New Brunswick

Buddy the orphan bear cub heads back to wild this summer

Buddy, the starving orphan bear cub discovered in a Parker Ridge backyard in December, is closer to returning to the wild.

Hungry and no bigger than a raccoon when discovered, young bear has made progress, institute says

The bear cub was found in the backyard of a Parker Ridge family in December, hungry and with no mother or siblings in sight. (Atlantic Wildlife Institute)

Buddy, the starving orphan bear cub discovered in a Parker Ridge backyard in December, is closer to returning to the wild.

Buddy has gained weight and her infections are under control, said Pam Novak, director of the Atlantic Wildlife Institute near Sackville.

"She's probably weighing in between 30 and 40 pounds, which is good considering where she came from," Novak said.

"And she's appearing healthy, she's staying wild. She doesn't want anything to do with me, which is great. I love that."

The bear cub was spotted burrowing for rotten apples in Jeremy Hallihan's backyard in Parker Ridge, near Boiestown. She eventually made a den under the family's swimming pool deck.

Buddy was the size of a raccoon at the time, weighing just 15 pounds.

After being lured into a trap baited with peanut butter, the cub was sent to the Atlantic Wildlife Institute. 

Her small size was a concern, but she has made progress, Novak said.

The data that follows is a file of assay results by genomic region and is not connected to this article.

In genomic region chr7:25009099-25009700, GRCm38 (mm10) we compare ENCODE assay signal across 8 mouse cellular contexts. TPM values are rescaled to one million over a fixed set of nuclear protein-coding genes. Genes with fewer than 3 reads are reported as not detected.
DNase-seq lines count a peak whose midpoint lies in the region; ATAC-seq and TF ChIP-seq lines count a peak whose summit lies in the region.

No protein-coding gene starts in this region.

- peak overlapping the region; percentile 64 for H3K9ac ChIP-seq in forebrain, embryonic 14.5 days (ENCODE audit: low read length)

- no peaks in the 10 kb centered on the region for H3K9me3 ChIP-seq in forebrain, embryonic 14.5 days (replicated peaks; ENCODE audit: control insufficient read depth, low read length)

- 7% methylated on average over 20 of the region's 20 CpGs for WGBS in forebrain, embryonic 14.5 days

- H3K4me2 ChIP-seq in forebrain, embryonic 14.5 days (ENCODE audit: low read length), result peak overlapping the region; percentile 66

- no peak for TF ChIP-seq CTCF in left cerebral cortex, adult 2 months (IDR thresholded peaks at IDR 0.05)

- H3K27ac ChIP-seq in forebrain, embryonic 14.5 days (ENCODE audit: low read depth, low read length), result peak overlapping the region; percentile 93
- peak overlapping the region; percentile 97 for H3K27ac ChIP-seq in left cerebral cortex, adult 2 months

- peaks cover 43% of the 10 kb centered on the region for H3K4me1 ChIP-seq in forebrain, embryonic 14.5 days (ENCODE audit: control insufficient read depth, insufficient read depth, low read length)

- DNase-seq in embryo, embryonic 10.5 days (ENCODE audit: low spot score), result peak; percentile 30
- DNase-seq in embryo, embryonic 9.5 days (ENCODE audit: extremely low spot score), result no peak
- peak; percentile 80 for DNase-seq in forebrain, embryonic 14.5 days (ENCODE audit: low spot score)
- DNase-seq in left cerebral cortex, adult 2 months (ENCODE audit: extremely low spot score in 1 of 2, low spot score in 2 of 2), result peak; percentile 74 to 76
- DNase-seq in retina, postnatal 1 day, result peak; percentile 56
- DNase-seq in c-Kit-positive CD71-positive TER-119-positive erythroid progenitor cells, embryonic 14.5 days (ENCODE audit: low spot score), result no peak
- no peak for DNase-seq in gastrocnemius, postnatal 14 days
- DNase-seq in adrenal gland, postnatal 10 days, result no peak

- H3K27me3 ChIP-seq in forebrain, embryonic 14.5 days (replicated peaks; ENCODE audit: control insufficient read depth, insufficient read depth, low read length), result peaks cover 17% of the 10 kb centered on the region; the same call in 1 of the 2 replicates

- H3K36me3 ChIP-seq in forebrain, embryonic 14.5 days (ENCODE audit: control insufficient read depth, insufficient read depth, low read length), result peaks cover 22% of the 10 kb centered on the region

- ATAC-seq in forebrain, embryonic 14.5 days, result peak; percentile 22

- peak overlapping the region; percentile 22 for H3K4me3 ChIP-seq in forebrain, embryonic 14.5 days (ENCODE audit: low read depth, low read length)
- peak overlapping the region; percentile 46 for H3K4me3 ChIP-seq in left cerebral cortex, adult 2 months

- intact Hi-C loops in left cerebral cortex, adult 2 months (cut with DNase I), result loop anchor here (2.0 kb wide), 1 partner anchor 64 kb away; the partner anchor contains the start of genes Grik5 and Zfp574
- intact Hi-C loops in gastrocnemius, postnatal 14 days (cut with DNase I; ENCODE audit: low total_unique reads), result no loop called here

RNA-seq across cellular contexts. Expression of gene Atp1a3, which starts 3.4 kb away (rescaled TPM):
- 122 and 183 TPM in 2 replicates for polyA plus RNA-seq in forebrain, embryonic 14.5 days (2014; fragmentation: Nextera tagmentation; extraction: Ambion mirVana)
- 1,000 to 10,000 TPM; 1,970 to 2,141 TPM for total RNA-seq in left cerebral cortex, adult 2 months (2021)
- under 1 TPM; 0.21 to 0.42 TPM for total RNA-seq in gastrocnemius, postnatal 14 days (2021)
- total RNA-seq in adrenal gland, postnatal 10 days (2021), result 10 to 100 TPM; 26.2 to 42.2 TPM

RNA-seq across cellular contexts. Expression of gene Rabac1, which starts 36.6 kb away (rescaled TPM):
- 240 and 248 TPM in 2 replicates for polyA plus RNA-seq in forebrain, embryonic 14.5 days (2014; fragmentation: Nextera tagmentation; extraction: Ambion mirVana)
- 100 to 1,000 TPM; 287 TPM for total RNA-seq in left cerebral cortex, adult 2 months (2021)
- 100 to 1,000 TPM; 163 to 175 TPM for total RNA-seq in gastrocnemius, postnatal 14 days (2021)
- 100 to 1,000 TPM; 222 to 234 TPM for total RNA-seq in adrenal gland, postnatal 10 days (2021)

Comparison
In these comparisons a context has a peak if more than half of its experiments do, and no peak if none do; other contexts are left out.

"How she survived for that long without, probably, her mother — it stunted her growth, obviously she was starving — and how she pulled through is amazing to me," she said.

Buddy makes her way under the deck at Jeremy Hallihan's house in Parker Ridge, near Boisetown. (Submitted by Jeremy Hallihan)

"But so far she's doing well. She's more than doubled her body size already [in the] four or five months or so since we've had her, so she's over a year old."

Novak said her team at the institute has also gained control over the lungworm infection Buddy arrived with. If Buddy hadn't been brought in for treatment when she was, she wouldn't have made it to the end of the year, she said.

The institute continues to keep a close eye on the bear's health and hopes to return her to the wild by early summer.

"Fingers crossed she will continue to do well," Novak said. "I never let out that sigh of relief until I see that bum disappear into the woods.

"Anything can happen at this point since the system is trying hard to catch up and grow and get to where it needs to be. And so you just hope that internally she continues to function and do well which, so far, she is. So hopefully we'll have a good-ending story here in the next month or so."

With files from Shift and Elizabeth Fraser